Menstrual Synchrony or Menstrual Overlap: What Difference Does It Make?
This past summer, my sister-in-law obtained for me a copy of Professor Beverly I. Strassmann's "Menstrual synchrony pheromones: cause for doubt?" (Human Reproduction, vol 14. no. 3, pp. 579-580, 1999).
I had originally requested my sister-in-law's aid in obtaining several of Strassmann's papers, as Elsimar Coutinho, author of the book "Is Menstruation Obsolete?" had drawn upon Strassmann's anthropological work in shaping his own arguments for menstrual suppression, arguments I wished to rebut.
It turns out that Strassmann and other researchers have been unable to reproduce the findings of Martha McClintock's 1971 study, "Menstrual Synchrony and Suppression" (Nature, vol. 392, pp. 177-179, 1971).
McClintock had found: "There was a significant increase in synchronization (that is, a decrease in the difference between [menstrual] onset dates) among room mates, among closest friends, and among room mates and closest friends combined."
Strassmann, however, found that among Dogon women in Mali, West Africa: "...the [menstrual] onsets for different women were independent of each other...regardless of whether the women...were co-wives, friends, or members of the same family, lineage or village (Strassmann 1990, 1997)."
Strassmann also observed: "...Wilson (1991, 1992) noted three statistical errors in the evidence for menstrual synchrony: (i) failure to control adequately for the convergence of onsets by chance; (ii) inflation of the initial difference in onsets resulting in the spurious conclusion of synchronization over time; and (iii) sampling biases. Studies that correct for these statistical errors have found no evidence for synchronization, even as a weak effect (Jarret, 1984; Wilson et al., 1991; Trevathan et al., 1993)."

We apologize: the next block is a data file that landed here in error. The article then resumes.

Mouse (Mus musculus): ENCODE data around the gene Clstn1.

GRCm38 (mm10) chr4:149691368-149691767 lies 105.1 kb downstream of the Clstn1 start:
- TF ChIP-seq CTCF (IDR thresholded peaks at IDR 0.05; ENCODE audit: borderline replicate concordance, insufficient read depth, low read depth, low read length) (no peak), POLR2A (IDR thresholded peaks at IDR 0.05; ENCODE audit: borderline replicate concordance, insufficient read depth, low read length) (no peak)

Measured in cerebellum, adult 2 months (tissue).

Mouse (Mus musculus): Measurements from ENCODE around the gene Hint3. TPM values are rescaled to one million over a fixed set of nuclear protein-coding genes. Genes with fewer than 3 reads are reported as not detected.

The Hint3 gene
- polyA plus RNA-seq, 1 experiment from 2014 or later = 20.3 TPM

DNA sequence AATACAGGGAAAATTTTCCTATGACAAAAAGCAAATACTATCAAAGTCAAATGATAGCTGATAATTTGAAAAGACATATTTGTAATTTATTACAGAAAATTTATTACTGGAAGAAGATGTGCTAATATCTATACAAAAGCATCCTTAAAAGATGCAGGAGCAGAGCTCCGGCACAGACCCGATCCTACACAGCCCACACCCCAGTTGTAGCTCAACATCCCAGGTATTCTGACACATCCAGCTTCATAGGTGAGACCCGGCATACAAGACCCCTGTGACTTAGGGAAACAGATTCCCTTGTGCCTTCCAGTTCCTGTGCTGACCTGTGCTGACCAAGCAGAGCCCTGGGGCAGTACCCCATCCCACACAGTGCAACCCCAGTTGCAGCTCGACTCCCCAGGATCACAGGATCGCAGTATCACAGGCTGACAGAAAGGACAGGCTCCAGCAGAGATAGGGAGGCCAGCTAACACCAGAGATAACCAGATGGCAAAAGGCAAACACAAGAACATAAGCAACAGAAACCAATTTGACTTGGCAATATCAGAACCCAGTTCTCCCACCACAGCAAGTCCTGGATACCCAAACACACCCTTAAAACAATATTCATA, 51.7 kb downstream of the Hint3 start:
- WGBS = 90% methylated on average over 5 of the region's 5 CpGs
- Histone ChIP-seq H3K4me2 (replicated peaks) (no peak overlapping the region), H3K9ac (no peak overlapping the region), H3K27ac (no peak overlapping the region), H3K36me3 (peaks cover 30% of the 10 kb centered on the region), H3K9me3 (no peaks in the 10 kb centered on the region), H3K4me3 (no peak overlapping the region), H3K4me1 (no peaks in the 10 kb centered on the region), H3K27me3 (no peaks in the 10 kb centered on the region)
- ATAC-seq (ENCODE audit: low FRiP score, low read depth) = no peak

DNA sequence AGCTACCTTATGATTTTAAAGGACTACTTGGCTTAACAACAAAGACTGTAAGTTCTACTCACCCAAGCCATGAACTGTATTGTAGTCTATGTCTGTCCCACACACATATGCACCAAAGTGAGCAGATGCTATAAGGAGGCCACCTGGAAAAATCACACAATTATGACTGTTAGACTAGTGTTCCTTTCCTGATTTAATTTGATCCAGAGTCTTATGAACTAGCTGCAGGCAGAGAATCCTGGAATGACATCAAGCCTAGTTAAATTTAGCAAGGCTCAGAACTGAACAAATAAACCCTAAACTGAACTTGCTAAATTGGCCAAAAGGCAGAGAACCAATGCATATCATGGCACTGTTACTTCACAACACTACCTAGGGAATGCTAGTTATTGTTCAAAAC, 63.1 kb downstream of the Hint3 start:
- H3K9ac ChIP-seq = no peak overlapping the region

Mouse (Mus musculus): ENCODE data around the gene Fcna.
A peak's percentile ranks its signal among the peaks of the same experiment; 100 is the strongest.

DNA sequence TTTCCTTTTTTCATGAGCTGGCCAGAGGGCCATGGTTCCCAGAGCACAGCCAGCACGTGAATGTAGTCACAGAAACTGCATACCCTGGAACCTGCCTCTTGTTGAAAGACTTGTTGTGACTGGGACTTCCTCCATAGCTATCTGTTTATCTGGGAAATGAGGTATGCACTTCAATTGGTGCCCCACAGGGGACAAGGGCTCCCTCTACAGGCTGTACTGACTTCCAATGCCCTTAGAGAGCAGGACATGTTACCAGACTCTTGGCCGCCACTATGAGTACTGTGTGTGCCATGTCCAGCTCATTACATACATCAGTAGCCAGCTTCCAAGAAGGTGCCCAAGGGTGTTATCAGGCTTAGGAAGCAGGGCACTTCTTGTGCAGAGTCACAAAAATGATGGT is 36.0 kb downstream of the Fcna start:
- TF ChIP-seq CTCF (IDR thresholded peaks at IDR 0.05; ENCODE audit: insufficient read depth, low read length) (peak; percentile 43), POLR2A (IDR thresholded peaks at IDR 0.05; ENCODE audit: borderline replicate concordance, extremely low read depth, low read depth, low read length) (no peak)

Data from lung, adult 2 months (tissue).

What does this all mean? For me, it meant going back and rethinking my May 1999 query letter to Rolling Stone magazine. In this letter, I'd suggested a scenario in which the all-male Beatles were actually an all-female band, consisting of "Jane, Paula, Georgia and Ringa." Based on Stern and McClintock's "Regulation of ovulation by human pheremones" (Nature, vol. 392, pp. 177-179, 12 March 1998), I further suggested that if these female Beatles had been menstrually synchronized, the album known today as Sergeant Pepper's Lonely Hearts Club Band might instead be known as Aunt Ruby's Bleeding Hearts Club Band.
And this, in turn, might have led to a very different gender balance in the music industry today.
But apparently, there is the possibility menstrual synchrony is mere "statistical artifact." Does this negate the point I'd tried to make with my female Beatles scenario?
After some consideration I decided that, regardless of menstrual synchrony's statistical significance, menstrual overlap most certainly is significant, as Strassmann herself alludes to: "Given a cycle length of 28 days (not a rule--but an example), the maximum that two women can be out of phase is 14 days. On average, the onsets will be 7 days apart. Fully half the time they should be even closer (Wilson 1992; Strassmann 1997). Given that menstruation often lasts 5 days, it is not surprising that friends commonly experience overlapping menses..."
Behind my query letter to Rolling Stone magazine lay the desire to explore the creative potential of menstruation, not only for female bandmates, but also for female producers, arrangers, composers and lyricists; and by extension, all female artists: writers, filmmakers, painters, dancers, and so on. (Which is not to say menstruation can't also be a fruitful subject matter for the male artist as well!)
Coming at it from a slightly different angle, I would hazard a guess that in Dogon society, which practices female circumcision on girls between the ages of 3-5, enforces the use of menstrual huts, and in which "co-wives" is a meaningful social category, "female bandmates" as social category is simply inconceivable.
Unfortunately, "female bandmates" as social category seems to be just about as inconceivable in "modern Western" society as in Dogon, given the relative infrequency with which young women form bands, compared to young men.
What's your opinion? Email us and let us know! We'd especially like to hear from those of you with a scientific background, qualified to evaluate the contradictory studies.
But perhaps the past, whether ancient or just 30 years ago, is not the place to be looking for menstrual synchrony. Click here to read an email from a student at Drexel University who suggests exogenous hormones may play a role in menstrual synchrony in modern populations.